Zinkevich praises firefighters 

Home could have been destroyed but Whistler Fire Rescue contained blaze to bedroom

A lucky longtime resident wants Whistler to know that its tax dollars are well spent on its firefighters.

Ed Zinkevich, a Whistler homeowner since 1986 and a resident since 1993, had a fire break out in his three-storey home in Alpine Meadows on Dec. 16, destroying a bedroom in a blaze hot enough to melt a TV.

But that was pretty much the extent of the damage and "Fast Eddie," as he's been known around the community, can't help but heap praise upon Whistler firefighters.

"One thing Whistler taxpayers can be proud of is fire rescue," he said in an interview. "(The fire) could have destroyed the house enough that I would have no place to live.

"I am so proud of our firefighters and response team."

Though he's only owned the home since 1986, Zinkevich has a love for Whistler that spans decades. Formerly an administrator at Vancouver's South Granville Park Lodge, an upscale long-term care facility for seniors, he and wife Carol Long spent every weekend in Whistler from the 1970s onward. For 10 years they saw Whistler as a weekend sanctuary from the city.

"In 1975, sitting at Dusty's, everyone knew me," he said.

Now retired to his weekend paradise, Zinkevich took up work as a validator with Whistler Blackcomb, earning the nickname "Fast Eddie." He also became known as the "Singing Validator," belting out "Good morning to you" to skiers as they ascended the mountain.

"It's no fun standing there validating passes," he said. "It's not bad if the sun is shining but if it's snowing or windy it's got its moments."

He came to occupy an important place within the community, developing a passion to protect Whistler's bear population.

Zinkevich pushed for more signs in the community to keep people informed about how to deal with the community's ursine neighbours as well as an investigation into the Conservation Officer Service's policy of killing bears if they enter homes.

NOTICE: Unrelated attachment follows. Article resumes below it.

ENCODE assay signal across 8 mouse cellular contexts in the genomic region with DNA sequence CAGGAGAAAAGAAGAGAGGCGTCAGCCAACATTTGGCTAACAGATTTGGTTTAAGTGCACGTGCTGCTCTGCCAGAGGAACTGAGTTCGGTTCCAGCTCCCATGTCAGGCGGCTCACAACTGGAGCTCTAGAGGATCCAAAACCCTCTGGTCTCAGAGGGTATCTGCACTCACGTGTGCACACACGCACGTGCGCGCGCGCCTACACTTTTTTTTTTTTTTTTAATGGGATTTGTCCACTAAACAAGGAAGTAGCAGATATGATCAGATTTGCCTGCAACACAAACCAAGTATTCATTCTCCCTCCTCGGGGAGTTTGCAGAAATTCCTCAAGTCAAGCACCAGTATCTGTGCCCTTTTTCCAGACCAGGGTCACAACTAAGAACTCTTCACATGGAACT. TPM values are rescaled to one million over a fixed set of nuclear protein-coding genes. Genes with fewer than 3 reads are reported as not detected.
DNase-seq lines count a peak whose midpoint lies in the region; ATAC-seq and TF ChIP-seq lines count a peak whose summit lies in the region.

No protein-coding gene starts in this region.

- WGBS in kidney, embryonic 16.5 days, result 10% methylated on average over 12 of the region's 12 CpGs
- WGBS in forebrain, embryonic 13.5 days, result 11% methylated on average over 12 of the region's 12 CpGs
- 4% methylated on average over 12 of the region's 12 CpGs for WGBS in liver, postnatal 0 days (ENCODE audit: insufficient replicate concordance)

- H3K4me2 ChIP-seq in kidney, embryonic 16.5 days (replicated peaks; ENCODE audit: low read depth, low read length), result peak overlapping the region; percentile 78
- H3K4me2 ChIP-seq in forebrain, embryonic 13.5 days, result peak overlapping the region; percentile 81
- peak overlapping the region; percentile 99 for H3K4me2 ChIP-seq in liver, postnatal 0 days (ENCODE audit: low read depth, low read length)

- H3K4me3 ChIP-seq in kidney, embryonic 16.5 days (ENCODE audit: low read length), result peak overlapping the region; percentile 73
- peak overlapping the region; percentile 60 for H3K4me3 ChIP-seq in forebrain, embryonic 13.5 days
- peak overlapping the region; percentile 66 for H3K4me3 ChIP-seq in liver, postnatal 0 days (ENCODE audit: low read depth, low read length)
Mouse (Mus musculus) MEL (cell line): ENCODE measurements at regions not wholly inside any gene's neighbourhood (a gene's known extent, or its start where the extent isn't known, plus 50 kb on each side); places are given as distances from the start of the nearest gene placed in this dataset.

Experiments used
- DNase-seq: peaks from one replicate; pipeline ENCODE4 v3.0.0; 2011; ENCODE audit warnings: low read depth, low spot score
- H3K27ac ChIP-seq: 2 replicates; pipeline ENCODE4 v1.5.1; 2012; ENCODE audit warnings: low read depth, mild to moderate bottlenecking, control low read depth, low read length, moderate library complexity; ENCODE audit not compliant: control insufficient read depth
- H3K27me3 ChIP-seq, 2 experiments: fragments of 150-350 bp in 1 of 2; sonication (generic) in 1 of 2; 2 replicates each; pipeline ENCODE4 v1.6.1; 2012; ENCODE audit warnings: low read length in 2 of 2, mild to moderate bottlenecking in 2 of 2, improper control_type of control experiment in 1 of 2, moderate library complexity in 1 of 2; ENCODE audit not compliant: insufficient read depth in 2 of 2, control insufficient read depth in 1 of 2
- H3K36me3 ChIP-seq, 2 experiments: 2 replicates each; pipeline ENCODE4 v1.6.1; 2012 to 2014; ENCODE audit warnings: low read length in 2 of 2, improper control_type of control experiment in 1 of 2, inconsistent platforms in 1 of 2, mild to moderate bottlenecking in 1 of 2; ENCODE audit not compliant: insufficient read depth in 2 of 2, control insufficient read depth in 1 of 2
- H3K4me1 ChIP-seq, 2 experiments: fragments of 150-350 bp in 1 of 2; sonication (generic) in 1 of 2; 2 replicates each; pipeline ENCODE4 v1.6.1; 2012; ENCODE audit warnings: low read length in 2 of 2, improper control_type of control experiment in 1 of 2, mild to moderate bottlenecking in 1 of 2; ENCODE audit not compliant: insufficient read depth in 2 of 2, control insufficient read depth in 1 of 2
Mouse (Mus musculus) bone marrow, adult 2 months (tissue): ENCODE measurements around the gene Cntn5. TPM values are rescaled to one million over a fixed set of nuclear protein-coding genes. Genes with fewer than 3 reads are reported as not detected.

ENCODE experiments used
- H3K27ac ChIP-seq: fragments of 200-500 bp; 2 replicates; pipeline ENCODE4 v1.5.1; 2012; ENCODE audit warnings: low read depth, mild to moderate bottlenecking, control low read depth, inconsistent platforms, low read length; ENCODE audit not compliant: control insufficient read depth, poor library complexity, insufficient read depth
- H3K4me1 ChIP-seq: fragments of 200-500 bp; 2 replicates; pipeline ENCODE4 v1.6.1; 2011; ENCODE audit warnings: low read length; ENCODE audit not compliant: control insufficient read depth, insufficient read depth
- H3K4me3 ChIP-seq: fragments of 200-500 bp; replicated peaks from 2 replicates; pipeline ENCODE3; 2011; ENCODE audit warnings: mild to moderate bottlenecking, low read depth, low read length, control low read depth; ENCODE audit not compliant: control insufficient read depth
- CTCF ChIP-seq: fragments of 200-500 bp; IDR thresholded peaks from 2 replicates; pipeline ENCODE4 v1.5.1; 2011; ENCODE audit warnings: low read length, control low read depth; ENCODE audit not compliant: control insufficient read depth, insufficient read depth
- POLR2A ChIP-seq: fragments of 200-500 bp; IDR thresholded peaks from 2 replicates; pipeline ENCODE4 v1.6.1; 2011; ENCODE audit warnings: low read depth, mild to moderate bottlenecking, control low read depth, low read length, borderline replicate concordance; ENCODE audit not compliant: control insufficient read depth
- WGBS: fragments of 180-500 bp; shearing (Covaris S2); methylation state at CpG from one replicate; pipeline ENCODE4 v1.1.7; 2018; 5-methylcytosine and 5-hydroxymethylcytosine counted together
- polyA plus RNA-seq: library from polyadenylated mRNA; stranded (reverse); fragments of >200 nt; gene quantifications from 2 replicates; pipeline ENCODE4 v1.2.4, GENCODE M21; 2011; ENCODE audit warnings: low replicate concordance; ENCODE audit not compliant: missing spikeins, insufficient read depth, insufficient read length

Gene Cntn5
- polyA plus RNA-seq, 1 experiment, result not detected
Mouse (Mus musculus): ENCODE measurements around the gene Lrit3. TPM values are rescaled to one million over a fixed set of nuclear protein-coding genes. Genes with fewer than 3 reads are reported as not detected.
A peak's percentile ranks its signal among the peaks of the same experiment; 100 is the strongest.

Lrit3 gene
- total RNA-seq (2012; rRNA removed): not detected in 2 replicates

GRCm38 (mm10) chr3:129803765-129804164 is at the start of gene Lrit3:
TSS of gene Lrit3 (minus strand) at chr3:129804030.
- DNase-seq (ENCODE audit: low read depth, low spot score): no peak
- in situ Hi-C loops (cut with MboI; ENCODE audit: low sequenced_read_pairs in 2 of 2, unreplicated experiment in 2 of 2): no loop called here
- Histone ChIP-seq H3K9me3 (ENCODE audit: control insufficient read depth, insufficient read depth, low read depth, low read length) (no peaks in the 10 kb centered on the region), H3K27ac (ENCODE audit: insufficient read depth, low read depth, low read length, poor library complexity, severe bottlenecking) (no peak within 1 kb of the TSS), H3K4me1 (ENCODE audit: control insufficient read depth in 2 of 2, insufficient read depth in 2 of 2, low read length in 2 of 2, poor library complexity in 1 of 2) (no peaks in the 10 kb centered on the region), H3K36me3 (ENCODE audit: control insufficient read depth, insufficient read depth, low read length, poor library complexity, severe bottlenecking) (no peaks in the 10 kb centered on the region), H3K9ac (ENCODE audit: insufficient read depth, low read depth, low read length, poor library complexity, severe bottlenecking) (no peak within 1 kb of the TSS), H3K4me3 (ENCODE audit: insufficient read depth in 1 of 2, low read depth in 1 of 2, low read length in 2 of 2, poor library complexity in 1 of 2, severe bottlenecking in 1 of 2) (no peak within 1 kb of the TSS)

He also did some fundraising to help ensure the care of Candy, a bear cub who was found wandering the streets of Squamish after getting stuck in a waste bin in Whistler and taking an involuntary ride down the highway in a garbage truck.

Abandoned and malnourished, Candy spent six months recuperating at Critter Care Wildlife Society, an animal rehabilitation centre in the Fraser Valley and Zinkevich helped ensure she got the best possible care.

Now 70 years old, like many Whistlerites he's concerned about how taxes are being spent by the municipality on projects like paving the day skier lots and Lot 1/9.

But he said there's one place that Whistler's tax dollars are being spent well: its fire rescue squad.

Whistler Fire Rescue was notified of the fire at about 8 a.m. on Dec. 16. They arrived at Zinkevich's house on Meadow Lane to find smoke billowing out of a third-floor window.

The fire crew on site immediately initiated a fire attack, but didn't turn on the hoses right away. They entered the room on the third floor to find the fire lodged inside the mattress of a Slumber Magic bed. Firefighters threw the mattress out the window, removed First Nations art from the walls worth $12,000 and moved china cabinets out of the way. They even removed a toilet to prevent water damage.

By 10:30 a.m. the firefighters had finished their work and save for a damaged room and some burns in the hallway, Zinkevich's house was saved.

"The guys know they need to use an appropriate amount of water for a given situation," said Whistler Fire Chief Rob Whitton. "We use the water as we need for the job and try to minimize the amount of damage as well."

Restoration work could ultimately cost Zinkevich $25,000, but there's a chance it could be finished by Jan. 20 - in time for his return home from a cancer operation at Vancouver General Hospital.

On Jan. 14, Zinkevich will enter hospital for treatment of a tumour in his stomach that will involve removing the organ entirely. It was discovered in September after numerous tests alternated between a positive and negative detection of the cancer. Doctors initially wanted to take half the stomach out but that ultimately didn't make any sense.

"It's stupid to take half the stomach out," he said. "I'm 70 years old, I could live longer if the whole stomach is taken out."

The operation will keep him in hospital for six days and he hopes that the restoration work being done on the property could be finished by the time he comes home.

"I don't want to come home to a workshop," Zinkevich said.

Either way, he's thankful to firefighters who saved his home. He's encouraging people to donate to the B.C. Professional Fire Fighters Association Burn Fund, which raises money to help the province's firefighters educate the public on burn awareness and fire safety. Donations can be dropped off at the fire hall in Whistler Village.

 

 

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